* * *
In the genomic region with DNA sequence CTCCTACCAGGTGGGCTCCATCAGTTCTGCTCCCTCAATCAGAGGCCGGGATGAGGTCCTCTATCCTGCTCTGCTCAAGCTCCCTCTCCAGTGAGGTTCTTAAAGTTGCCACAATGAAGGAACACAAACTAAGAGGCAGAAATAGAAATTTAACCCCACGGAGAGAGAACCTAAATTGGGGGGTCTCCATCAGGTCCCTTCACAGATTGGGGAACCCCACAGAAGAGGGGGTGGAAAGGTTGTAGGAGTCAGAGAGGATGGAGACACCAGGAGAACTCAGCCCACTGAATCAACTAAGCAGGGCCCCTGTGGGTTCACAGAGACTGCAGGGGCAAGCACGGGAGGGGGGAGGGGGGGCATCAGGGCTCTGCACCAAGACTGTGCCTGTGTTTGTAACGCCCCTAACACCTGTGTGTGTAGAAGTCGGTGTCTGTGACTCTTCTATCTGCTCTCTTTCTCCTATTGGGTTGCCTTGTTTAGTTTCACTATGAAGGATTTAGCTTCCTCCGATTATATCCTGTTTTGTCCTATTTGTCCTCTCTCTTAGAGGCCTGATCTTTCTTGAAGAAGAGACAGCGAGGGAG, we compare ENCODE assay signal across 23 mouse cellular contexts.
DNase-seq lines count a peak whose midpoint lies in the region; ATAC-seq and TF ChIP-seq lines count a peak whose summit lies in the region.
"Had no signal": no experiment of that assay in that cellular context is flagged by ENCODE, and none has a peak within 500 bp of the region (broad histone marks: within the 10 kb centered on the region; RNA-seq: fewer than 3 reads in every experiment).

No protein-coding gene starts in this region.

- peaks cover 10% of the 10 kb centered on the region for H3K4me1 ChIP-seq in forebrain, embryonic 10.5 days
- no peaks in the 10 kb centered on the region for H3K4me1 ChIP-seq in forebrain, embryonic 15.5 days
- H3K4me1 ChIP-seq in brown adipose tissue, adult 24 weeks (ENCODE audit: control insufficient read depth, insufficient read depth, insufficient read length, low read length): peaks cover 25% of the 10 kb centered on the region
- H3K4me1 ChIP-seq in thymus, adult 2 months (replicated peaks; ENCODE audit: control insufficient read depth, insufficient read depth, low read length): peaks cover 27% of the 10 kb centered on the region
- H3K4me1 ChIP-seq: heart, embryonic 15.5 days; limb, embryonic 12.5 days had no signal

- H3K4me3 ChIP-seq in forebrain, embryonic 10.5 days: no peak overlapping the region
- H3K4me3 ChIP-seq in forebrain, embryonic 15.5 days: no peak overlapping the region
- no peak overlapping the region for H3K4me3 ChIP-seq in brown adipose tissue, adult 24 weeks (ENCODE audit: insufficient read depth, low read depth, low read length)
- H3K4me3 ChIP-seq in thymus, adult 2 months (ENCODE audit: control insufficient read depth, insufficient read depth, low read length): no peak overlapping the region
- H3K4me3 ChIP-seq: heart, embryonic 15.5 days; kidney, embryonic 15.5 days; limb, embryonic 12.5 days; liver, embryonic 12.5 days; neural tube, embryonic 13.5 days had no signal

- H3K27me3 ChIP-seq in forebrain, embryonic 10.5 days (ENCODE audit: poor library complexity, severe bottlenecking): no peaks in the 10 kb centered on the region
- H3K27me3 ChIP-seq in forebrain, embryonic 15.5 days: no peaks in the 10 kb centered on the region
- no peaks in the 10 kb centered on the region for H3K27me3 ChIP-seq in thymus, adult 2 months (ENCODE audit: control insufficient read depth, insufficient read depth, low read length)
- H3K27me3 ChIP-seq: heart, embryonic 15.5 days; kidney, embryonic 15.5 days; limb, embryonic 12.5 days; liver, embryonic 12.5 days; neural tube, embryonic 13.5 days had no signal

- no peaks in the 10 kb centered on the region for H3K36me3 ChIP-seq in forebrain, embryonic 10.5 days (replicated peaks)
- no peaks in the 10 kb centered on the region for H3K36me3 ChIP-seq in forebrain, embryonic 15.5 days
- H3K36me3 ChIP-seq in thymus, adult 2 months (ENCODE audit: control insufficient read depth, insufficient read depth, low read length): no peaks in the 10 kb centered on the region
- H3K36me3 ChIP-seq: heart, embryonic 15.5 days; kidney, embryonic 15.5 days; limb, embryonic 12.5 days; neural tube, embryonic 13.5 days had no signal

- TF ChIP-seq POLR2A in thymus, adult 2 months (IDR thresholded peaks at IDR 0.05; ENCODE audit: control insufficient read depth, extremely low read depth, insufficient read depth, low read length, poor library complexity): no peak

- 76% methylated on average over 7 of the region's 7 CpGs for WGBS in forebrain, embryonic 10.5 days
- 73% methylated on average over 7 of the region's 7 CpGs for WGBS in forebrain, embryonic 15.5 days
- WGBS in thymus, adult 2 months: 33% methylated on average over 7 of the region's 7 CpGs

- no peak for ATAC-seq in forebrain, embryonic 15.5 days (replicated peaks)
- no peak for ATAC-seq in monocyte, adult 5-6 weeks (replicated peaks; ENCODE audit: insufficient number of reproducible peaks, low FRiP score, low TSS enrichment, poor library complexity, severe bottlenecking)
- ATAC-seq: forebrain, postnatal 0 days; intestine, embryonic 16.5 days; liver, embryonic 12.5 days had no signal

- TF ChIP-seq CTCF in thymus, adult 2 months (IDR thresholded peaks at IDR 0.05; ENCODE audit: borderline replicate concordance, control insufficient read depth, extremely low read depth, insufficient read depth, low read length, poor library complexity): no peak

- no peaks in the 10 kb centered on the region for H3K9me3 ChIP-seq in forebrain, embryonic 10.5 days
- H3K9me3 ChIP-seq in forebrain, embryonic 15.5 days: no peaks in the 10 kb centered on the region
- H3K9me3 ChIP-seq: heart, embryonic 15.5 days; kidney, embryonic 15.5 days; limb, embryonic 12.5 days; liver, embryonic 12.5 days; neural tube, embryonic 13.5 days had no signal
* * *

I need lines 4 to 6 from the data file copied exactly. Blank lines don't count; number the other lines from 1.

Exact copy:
No protein-coding gene starts in this region.

- peaks cover 10% of the 10 kb centered on the region for H3K4me1 ChIP-seq in forebrain, embryonic 10.5 days
- no peaks in the 10 kb centered on the region for H3K4me1 ChIP-seq in forebrain, embryonic 15.5 days